Press

Celebrating The Philly Sound PMF Ceremonies Show That Local Music Biz Is 'Fam-i-ly'

Philadelphia Daily News
October 27, 1987

MARY FLANNERY, Daily News Staff Writer

There really was no need for Philadelphia Music Foundation officials to have brought together more than 40 entertainers for the first Philadelphia Music Awards show.

To celebrate the sound of Philadelphia, foundation officials could have simply turned the spotlights on the 2,900 music-lovers in the audience for last night's gala at the Academy of Music.

When Bobby Rydell crooned "Volare," the audience sang back "Whoa-whoa."

When folk singer Jesse Colin Young urged, "Come on people now, smile on your brother," they answered, "Everybody get together..."

And when Sister Sledge pounded out,"We are..." they shouted back ''fam-i-ly."

"That song has a magic and the audience was in the mood to party," said Kathy Sledge. "I think the people were roused by the acts that were on before us. Each performer was electric."

Every entertainer had a familiar face and every song seemed to strike a responsive chord among segments of the capacity crowd who came out to honor 40 years of Philadelphia music. The event combined performances and the presentation of seven awards for "Best of Philadelphia" popular achievement.

However, the evening lasted an ungodly 3 1/2 hours - one hour beyond schedule - and ended at 11:50 p.m. as organizers attempted to cram rock, rhythm and blues, crooners, folk, jazz and gospel into the program.

Comedian David Brenner, when it came time for his appearance as a presenter, cracked, "Welcome to the second Philadelphia Music Awards show."

Almost anybody who is or ever was somebody in Philadelphia music participated. Frankie Avalon was master of ceremonies. The original members of Bill Haley's Comets were brought together for a "Shake, Rattle and Roll" medley. Billy Paul massaged his hit "Me and Mrs. Jones."

Former TV host Mike Douglas was a presenter. So was Broadway star Andrea McArdle and rocker Todd Rundgren.

Patti LaBelle came out of the audience to receive awards voted by the public as female vocalist of the year and for "On My Own" as record of the year. Other awards voted by fan ballots mailed to the Daily News included Daryl Hall, male vocalist of the year; the Hooters for group of the year and for "One Way Home" as album of the year; Cinderella for new artist of the year, and Bill Cosby as performer of the year. Hall, the Hooters and Cosby were no-shows.

The highlight of the evening was the foundation's honoring of Dick Clark, who was inducted into the Hall of Fame. A plaque bearing his name was installed yesterday in the Walk of Fame in the sidewalk on South Broad Street between Locust and Spruce streets. Clark, who began hosting "American Bandstand" here in 1956, said that local support for emerging talent - one of the foundation's purposes - is essential for the development of new performers.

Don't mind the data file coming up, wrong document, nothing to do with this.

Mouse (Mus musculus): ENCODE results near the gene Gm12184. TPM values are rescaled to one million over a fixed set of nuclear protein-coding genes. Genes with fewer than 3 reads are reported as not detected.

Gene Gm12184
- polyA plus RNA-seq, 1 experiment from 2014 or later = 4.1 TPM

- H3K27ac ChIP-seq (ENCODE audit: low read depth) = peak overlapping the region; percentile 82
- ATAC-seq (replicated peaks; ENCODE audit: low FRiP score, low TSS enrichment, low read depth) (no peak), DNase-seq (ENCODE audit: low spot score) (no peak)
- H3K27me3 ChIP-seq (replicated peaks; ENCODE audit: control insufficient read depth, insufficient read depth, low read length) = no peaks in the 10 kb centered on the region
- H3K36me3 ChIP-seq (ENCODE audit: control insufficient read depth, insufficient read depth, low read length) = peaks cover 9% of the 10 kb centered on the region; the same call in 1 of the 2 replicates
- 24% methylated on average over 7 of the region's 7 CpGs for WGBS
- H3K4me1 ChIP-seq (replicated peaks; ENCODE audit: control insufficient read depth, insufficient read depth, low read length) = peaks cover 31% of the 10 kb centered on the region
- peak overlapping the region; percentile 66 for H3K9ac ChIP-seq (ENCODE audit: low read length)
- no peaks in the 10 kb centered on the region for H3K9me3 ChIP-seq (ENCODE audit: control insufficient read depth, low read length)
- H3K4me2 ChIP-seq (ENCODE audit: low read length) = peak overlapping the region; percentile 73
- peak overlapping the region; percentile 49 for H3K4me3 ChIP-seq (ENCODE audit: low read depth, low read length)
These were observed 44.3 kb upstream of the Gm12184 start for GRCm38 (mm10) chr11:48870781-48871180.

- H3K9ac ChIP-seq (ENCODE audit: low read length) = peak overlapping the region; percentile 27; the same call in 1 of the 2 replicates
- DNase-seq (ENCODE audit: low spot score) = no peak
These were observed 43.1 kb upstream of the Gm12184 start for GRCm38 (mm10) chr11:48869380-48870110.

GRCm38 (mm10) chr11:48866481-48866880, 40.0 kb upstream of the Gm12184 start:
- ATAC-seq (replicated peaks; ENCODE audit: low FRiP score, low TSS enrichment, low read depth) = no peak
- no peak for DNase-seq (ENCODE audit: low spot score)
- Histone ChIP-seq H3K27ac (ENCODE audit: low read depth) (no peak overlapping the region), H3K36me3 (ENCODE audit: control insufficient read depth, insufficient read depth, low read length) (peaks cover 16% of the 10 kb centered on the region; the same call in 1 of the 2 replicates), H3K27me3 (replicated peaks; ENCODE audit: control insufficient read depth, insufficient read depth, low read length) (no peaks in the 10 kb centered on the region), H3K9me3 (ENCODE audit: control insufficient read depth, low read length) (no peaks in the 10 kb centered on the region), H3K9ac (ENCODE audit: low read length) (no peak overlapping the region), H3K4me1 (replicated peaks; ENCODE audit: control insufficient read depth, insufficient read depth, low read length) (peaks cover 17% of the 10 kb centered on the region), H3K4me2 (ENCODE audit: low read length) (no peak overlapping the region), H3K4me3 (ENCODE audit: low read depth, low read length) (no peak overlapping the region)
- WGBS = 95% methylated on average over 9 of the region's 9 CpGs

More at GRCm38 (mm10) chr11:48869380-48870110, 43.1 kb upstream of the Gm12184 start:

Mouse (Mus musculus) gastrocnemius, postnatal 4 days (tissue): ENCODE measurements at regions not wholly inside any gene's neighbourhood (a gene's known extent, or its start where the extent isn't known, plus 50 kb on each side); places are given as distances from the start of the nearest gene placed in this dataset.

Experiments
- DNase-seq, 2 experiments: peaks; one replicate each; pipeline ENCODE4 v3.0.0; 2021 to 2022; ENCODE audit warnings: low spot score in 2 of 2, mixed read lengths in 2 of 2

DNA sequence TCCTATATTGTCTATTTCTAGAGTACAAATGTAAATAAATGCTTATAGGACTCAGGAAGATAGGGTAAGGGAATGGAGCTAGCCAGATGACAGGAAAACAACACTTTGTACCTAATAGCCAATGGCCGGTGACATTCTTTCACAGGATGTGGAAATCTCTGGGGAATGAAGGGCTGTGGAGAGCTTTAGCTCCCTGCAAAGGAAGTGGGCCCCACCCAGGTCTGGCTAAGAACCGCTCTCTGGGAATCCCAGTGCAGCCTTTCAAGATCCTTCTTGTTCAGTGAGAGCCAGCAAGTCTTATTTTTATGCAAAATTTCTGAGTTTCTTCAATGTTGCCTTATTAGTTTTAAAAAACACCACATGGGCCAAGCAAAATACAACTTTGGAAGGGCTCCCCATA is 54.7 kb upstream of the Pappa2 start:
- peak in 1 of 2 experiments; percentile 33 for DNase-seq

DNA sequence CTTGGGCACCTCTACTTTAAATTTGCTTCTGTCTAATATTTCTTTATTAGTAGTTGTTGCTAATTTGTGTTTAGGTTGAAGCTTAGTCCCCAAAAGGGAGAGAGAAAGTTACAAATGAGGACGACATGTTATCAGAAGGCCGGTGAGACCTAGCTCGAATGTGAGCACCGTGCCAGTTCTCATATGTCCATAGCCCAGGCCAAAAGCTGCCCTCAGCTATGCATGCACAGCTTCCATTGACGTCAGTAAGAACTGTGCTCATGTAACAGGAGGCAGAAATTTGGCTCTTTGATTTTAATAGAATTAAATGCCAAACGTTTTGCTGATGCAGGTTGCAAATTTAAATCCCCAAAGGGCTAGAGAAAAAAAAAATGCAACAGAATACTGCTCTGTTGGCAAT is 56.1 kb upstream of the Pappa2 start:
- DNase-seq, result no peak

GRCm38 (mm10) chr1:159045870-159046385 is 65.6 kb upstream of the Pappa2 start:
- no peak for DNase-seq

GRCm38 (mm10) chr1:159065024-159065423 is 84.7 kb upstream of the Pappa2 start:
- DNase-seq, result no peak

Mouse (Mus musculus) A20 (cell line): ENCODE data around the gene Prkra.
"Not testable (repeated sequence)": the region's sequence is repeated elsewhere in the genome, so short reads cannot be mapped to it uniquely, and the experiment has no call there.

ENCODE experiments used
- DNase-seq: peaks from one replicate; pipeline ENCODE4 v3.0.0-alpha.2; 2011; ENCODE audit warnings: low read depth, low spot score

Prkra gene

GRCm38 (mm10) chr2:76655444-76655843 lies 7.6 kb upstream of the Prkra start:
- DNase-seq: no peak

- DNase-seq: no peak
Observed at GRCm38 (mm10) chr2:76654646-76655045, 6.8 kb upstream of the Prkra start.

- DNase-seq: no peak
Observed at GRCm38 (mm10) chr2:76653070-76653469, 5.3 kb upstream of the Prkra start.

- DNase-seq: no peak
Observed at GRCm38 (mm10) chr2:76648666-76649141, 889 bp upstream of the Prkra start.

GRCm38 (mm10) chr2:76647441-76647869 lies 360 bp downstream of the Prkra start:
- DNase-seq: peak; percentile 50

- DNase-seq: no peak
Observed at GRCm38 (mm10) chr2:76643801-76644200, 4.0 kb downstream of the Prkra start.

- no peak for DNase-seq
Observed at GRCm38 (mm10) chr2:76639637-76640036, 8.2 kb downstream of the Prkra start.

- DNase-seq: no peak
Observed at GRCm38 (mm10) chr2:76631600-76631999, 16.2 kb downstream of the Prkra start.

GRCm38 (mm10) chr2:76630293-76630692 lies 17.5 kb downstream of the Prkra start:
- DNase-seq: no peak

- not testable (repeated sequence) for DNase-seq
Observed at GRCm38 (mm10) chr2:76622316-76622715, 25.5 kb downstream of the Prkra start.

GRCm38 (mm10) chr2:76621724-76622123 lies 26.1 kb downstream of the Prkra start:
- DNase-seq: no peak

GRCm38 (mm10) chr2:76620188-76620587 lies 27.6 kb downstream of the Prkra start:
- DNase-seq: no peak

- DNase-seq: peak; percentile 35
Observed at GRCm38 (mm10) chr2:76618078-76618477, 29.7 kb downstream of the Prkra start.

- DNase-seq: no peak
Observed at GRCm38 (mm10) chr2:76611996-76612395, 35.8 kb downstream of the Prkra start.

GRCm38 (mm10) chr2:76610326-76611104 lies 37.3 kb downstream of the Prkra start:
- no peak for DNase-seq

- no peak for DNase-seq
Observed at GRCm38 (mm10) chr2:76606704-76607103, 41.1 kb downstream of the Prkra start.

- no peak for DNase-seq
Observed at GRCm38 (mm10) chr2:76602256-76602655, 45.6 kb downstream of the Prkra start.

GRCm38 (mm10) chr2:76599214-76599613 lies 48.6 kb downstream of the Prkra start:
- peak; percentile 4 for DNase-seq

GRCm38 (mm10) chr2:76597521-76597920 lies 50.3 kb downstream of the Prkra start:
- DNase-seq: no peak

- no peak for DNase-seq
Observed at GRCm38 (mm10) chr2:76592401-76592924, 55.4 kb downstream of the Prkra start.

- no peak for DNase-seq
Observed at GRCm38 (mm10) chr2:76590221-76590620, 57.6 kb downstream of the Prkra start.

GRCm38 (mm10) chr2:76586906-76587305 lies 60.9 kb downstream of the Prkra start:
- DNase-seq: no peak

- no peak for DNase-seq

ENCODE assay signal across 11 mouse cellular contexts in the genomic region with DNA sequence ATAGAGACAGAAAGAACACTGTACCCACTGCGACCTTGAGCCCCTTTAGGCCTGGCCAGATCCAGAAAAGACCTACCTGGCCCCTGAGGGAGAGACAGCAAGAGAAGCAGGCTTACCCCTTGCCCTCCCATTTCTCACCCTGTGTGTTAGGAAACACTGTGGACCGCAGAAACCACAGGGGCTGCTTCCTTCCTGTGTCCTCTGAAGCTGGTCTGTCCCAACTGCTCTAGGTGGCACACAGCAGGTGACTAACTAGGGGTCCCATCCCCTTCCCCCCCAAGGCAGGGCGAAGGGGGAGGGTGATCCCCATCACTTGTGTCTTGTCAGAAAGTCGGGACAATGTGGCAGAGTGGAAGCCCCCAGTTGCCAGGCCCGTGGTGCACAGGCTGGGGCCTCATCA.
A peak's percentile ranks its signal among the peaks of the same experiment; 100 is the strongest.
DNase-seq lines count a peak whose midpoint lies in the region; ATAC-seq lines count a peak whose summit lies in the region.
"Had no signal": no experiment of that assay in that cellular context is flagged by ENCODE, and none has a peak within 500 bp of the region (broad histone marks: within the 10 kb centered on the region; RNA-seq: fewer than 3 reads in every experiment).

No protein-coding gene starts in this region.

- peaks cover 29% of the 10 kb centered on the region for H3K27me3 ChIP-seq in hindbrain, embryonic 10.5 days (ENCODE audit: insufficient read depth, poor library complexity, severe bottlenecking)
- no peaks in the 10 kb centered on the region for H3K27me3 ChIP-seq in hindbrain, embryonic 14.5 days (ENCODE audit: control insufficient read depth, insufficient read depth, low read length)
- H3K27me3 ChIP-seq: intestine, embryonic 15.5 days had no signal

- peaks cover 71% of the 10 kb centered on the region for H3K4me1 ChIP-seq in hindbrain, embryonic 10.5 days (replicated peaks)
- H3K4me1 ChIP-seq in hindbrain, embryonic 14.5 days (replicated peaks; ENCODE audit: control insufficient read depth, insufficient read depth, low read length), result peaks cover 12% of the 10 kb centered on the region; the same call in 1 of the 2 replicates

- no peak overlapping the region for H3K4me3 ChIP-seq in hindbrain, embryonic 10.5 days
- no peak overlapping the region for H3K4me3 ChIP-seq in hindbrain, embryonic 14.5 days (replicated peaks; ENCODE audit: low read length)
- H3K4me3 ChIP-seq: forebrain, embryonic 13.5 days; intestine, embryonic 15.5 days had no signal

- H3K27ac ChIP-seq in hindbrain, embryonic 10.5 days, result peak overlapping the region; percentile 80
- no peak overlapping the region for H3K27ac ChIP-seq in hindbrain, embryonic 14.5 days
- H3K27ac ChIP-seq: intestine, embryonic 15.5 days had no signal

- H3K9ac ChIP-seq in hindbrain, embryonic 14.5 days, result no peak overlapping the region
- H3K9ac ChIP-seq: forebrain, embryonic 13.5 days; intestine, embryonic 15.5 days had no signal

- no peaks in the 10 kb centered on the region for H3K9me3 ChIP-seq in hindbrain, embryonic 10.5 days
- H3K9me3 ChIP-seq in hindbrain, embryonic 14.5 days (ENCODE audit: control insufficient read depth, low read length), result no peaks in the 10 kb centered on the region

"The hardest thing for a new artist to do is not to give up," said Clark in an interview earlier yesterday. "If they get no support and no help, they will get discouraged and they'll do something else."

"Dick Clark's 'Bandstand' is what I remember of Philly music," said comedian David Brenner backstage. "We all learned to dance by watching his show and we all went to the studio to watch his show."

Brenner, it must be pointed out, appeared to present the performer of the year award. "I don't have any musical talent," he admitted. "I was in the monotone section in school. I ruined the assemblies. When I started singing, everyone else stopped."

Rocker Joan Jett, who served as a presenter, was born here but moved away as an infant. Still, she said she considers herself a Philadelphian. "I find it an honor to be included as part of Philadelphia's music," Jett said.

Many of the top-price tickets ($100) were sold to recording industry executives. But there were a substantial number of music fans who came to the event because simply because they grew up listening to the sounds of this city.

"I have four daughters who grew up with Dick Clark," said Clementine Catrambone, 63, of Mayfair. "I wanted to see him and I wanted to see the stars. My favorite is Frankie Avalon. That's why I bought the tickets."

The foundation, which serves to promote the local music industry and bring young people into the business, received a $100,000 grant from the state last night that was presented by State Sen. Vincent Fumo.